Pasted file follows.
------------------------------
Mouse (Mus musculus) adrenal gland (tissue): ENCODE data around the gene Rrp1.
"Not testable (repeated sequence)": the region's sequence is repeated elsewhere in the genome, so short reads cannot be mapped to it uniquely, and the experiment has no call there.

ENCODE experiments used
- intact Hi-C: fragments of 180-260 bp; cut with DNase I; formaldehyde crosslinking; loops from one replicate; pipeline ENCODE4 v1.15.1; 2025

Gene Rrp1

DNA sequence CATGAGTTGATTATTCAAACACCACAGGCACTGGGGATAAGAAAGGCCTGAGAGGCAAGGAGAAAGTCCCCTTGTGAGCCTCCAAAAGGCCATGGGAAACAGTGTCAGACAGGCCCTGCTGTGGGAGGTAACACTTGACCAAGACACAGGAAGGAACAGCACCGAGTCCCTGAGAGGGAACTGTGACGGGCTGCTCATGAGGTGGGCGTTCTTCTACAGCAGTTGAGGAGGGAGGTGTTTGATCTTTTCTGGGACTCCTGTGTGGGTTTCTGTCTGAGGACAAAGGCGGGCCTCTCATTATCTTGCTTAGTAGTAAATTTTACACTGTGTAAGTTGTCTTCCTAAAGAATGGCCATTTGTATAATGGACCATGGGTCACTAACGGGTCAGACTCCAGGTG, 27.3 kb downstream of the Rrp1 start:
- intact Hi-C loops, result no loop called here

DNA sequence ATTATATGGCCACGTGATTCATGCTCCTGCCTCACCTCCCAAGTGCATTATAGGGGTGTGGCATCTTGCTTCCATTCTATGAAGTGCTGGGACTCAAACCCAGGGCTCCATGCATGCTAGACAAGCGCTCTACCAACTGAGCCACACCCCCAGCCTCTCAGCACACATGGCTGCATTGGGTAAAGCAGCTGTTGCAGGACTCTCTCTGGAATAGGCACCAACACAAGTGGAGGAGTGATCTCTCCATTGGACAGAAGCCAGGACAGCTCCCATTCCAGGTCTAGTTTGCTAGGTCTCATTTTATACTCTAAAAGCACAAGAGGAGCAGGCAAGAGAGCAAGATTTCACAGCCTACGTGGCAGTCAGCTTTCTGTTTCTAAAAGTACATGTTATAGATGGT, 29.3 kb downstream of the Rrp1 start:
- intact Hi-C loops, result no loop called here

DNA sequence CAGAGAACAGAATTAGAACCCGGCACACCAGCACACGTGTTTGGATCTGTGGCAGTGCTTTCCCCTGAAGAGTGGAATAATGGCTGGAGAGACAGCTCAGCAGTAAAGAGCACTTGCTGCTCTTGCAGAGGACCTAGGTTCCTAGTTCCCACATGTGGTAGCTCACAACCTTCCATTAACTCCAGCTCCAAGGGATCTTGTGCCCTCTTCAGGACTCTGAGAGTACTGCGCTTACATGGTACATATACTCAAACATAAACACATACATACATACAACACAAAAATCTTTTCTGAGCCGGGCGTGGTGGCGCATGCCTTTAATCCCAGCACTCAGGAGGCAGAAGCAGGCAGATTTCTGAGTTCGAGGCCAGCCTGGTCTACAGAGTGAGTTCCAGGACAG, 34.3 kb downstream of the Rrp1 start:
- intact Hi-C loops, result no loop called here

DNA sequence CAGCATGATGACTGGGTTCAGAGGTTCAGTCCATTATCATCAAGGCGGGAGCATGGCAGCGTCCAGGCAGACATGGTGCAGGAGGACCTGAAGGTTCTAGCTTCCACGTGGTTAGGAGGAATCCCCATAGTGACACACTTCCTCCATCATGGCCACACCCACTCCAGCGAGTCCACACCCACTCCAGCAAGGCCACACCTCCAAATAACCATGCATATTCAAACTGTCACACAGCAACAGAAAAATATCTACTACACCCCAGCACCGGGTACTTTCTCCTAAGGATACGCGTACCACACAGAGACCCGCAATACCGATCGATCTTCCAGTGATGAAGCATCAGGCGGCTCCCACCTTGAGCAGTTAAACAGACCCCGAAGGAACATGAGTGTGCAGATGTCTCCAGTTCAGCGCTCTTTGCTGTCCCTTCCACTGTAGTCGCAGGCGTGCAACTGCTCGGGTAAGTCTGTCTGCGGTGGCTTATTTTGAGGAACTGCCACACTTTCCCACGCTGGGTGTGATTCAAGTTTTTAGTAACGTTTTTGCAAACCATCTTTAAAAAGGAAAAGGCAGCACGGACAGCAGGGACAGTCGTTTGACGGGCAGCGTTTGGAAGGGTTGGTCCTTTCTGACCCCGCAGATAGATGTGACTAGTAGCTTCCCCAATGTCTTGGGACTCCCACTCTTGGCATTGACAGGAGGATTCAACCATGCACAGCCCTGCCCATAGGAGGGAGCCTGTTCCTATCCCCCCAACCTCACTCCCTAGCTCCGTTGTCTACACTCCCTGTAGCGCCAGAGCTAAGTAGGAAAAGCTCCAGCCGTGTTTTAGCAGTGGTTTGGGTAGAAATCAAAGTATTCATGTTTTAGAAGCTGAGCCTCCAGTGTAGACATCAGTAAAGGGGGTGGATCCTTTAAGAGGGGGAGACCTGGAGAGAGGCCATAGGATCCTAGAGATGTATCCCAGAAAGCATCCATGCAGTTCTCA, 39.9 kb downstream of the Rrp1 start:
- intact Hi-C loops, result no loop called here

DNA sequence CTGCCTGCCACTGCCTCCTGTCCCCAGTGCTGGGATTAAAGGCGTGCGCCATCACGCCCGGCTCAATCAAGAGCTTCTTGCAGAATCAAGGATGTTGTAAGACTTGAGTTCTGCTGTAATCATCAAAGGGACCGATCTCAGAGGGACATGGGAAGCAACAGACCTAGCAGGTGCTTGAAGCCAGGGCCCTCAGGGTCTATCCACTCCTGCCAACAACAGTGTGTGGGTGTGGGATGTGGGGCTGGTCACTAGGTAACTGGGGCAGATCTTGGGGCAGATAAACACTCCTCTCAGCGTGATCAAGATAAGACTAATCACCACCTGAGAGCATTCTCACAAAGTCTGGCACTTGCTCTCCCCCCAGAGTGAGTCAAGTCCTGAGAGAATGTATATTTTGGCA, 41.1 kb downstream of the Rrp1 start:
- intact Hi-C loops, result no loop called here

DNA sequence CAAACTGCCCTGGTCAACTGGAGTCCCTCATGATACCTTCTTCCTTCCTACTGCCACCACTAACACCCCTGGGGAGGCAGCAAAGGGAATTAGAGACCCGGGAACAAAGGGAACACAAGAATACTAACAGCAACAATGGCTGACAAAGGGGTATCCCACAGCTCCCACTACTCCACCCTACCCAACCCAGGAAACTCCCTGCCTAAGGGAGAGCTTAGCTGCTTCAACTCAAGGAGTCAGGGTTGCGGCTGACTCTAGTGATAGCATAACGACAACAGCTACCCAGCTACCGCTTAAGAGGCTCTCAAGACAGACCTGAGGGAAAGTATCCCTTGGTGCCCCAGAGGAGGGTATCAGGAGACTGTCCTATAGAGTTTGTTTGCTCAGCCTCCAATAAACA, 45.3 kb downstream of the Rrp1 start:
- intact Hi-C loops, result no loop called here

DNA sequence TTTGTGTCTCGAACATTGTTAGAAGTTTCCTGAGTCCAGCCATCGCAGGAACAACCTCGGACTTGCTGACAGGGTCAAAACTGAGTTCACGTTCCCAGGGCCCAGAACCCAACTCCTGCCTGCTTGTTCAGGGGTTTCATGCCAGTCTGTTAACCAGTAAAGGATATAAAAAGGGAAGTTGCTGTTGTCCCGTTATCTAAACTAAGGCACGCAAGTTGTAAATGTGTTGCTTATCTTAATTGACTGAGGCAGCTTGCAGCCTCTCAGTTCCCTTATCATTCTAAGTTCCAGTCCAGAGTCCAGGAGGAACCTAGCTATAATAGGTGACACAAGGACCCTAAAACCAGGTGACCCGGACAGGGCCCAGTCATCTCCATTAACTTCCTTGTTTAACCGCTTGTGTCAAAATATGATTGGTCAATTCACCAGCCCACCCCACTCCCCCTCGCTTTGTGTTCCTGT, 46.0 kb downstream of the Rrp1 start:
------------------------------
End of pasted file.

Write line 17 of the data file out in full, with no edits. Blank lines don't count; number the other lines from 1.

- intact Hi-C loops, result no loop called here